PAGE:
Adam Nicholson writes of a scroll Homer found rolled beneath the head of a female mummy: Hawara Homer, written on papyrus in about AD 150, in the Bodleian. How can something so flimsy, perishable, inflammable, soakable, edible (for some species) still be beautifully, masterfully legible for ‘line after line like a wave that will not break’ nearly two thousand years after it was written? Paper and its antecedents enthrall me with their tactile beauty, and their fragility combined with resilience.

Yes, a text to travel to the next world with, or to let your ideas time travel thousands of years into the future.  They may have intended their papyrus scrolls to accompany them through the afterlife, but did they ever contemplate the afterlife of the papyrus among the living?

That someone with bizarre clothes, specs and haircut might get off a noisy, self-propelled chariot, and schlep their laptop into a temperature controlled, electrically lighted manuscript room to view the ‘generous and beautiful’ words they wrote around AD 150?

If that doesn’t amaze you, then try looking at it this way: imagine sitting down and writing a letter that you would like to be relevant for the ages. Then imagine someone finding, preserving and reading it 1,850 years from now.  That takes us to the year 3866.  Your letter, being read then.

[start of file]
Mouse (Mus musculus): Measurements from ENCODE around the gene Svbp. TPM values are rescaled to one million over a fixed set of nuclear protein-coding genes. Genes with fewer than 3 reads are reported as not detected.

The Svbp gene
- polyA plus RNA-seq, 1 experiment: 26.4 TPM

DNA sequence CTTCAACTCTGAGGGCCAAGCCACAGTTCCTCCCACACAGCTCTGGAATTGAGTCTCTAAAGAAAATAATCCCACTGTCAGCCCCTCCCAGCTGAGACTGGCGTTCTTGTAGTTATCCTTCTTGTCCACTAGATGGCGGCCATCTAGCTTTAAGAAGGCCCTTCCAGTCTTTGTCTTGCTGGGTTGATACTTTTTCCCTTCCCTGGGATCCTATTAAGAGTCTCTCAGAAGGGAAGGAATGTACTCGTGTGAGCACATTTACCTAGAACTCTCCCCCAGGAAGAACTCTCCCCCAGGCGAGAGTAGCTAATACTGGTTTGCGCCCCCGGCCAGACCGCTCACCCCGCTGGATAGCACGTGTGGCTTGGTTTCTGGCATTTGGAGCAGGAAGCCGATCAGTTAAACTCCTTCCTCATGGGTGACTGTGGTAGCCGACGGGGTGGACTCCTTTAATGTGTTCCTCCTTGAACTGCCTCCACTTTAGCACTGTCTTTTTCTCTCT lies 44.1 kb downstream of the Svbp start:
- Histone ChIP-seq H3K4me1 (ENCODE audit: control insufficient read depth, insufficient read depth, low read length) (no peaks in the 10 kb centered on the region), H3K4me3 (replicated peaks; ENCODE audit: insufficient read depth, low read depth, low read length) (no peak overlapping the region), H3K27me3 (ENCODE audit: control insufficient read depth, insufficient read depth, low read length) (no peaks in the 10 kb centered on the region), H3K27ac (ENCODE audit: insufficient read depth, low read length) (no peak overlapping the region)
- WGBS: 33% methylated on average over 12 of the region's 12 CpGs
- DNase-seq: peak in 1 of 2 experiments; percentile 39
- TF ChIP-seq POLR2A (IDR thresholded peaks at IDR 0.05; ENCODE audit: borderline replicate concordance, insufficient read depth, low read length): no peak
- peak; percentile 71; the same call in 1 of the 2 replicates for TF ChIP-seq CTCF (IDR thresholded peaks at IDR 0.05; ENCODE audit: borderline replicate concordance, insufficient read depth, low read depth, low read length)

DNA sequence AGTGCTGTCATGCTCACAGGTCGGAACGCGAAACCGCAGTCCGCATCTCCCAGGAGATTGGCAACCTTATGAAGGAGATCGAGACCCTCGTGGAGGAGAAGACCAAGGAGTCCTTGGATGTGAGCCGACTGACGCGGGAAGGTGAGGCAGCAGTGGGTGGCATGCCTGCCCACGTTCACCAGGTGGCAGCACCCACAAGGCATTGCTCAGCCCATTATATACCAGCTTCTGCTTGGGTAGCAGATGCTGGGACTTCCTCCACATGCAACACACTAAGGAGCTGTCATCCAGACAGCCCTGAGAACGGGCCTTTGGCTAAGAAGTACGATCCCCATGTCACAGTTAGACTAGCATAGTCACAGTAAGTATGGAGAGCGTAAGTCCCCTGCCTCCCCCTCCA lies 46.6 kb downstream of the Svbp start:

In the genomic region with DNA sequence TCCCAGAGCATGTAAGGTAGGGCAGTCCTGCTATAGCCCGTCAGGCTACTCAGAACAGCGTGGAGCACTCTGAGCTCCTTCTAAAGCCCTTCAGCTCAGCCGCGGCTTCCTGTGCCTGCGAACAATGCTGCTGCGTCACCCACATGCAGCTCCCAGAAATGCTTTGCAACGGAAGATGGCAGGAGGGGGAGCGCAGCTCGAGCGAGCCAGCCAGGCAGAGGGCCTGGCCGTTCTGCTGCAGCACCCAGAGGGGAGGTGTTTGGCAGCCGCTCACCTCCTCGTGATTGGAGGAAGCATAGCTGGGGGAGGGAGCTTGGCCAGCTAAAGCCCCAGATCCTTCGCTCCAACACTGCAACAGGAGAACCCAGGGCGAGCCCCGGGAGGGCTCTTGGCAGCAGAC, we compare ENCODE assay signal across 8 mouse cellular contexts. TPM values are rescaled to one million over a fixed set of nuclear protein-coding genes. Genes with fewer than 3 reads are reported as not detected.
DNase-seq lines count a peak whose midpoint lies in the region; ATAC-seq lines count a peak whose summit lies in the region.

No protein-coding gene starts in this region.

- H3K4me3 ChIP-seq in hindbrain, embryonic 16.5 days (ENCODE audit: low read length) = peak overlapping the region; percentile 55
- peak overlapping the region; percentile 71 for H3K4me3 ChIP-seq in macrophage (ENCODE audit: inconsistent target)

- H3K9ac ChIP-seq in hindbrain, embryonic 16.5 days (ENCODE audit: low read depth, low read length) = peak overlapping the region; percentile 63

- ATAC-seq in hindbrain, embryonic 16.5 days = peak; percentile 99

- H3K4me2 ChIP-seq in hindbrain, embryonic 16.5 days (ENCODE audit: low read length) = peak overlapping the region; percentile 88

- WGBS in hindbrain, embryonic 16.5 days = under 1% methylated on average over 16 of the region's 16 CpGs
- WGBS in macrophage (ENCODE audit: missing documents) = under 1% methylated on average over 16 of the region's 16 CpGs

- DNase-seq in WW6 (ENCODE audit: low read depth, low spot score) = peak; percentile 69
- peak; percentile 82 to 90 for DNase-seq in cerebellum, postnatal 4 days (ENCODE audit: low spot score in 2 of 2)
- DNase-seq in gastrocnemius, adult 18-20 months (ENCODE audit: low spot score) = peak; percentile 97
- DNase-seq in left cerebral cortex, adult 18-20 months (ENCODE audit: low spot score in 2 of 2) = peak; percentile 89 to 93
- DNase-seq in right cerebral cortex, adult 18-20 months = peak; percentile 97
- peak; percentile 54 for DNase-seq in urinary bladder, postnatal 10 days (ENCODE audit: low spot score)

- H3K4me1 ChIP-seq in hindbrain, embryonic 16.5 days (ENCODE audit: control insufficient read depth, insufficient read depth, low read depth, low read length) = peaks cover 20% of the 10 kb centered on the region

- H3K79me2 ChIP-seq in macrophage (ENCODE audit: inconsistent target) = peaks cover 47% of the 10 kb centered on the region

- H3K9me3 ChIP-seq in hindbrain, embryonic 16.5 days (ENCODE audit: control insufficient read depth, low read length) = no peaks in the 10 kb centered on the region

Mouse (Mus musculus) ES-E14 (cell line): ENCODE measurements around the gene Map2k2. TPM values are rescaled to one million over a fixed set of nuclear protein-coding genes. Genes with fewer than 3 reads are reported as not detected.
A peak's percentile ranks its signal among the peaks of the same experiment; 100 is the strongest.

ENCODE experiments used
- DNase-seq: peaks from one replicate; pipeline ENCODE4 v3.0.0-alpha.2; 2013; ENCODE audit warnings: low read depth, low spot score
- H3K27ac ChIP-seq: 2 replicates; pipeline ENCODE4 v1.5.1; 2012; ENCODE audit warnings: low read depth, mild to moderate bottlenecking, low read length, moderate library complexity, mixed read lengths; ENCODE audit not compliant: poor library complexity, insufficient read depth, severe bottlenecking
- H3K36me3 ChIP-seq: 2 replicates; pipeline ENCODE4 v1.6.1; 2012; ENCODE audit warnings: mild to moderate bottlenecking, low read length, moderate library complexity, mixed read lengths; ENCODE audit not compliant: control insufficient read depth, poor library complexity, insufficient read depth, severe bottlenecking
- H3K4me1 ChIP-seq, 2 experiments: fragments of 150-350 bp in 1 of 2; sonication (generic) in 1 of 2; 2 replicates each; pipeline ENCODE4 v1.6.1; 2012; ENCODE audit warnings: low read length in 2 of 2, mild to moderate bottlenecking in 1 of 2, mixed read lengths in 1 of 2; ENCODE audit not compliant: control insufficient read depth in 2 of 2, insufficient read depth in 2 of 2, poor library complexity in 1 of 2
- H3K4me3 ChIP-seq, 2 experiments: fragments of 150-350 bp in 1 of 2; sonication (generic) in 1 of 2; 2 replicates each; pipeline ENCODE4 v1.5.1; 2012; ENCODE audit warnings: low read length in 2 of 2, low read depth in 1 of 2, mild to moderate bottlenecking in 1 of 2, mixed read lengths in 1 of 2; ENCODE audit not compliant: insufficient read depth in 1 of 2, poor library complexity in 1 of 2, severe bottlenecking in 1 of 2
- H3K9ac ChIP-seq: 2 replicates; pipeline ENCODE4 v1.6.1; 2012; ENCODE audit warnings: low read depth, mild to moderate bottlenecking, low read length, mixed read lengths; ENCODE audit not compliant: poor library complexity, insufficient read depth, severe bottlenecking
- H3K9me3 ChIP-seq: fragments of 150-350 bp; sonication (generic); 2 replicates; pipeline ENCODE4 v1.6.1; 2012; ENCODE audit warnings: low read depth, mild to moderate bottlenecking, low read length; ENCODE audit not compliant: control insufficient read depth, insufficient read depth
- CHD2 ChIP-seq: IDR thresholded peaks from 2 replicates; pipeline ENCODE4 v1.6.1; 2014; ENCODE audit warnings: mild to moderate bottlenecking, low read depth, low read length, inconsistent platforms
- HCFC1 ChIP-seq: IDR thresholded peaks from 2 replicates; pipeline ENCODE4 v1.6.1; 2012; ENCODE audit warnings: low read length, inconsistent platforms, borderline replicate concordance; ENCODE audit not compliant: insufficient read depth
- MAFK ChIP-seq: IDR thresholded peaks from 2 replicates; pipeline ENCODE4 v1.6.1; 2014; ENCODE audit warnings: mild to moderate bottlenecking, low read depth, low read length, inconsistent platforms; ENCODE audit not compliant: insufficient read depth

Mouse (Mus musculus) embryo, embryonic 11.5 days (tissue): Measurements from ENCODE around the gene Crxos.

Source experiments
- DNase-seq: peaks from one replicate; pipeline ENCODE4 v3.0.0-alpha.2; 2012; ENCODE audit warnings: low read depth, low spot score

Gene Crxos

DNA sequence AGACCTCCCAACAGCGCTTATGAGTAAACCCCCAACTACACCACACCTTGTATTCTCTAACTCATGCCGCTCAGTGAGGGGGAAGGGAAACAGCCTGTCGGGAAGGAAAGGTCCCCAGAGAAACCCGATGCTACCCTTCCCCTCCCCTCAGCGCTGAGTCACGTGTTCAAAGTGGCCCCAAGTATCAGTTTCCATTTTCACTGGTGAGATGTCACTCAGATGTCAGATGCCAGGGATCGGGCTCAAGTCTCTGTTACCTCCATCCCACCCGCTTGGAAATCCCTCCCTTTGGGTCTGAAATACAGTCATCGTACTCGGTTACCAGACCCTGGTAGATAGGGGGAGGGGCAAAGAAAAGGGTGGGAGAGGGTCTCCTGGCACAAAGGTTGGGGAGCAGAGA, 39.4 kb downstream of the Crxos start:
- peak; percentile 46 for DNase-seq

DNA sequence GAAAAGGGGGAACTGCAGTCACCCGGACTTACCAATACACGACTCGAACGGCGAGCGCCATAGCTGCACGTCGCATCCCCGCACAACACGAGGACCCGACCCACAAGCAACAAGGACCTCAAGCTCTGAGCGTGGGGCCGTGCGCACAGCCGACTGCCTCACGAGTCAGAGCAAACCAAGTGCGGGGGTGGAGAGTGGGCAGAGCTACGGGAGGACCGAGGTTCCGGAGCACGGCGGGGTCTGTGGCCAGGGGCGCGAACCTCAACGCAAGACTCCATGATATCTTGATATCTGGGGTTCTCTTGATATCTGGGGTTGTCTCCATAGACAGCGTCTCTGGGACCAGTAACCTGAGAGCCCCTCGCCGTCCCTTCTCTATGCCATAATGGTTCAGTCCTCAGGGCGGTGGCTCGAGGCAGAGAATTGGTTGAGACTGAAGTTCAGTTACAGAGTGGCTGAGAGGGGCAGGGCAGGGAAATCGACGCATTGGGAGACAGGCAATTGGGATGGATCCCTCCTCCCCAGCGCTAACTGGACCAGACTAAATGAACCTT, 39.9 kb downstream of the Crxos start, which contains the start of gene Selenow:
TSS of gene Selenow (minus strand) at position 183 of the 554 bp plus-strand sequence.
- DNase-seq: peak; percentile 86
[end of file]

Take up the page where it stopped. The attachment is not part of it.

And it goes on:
What would you write?


‘There are no gaps between the words, but they are entirely legible, the relaxed and masterful calligraphy rolling on for line after line like a wave that will not break.  This is a text to travel to the next world with.

This is one of the greatest images of the generous and beautiful word ever made.’


Source: The Mighty Dead: Why Homer Matters (London: William Collins, 2015), p. 39-40

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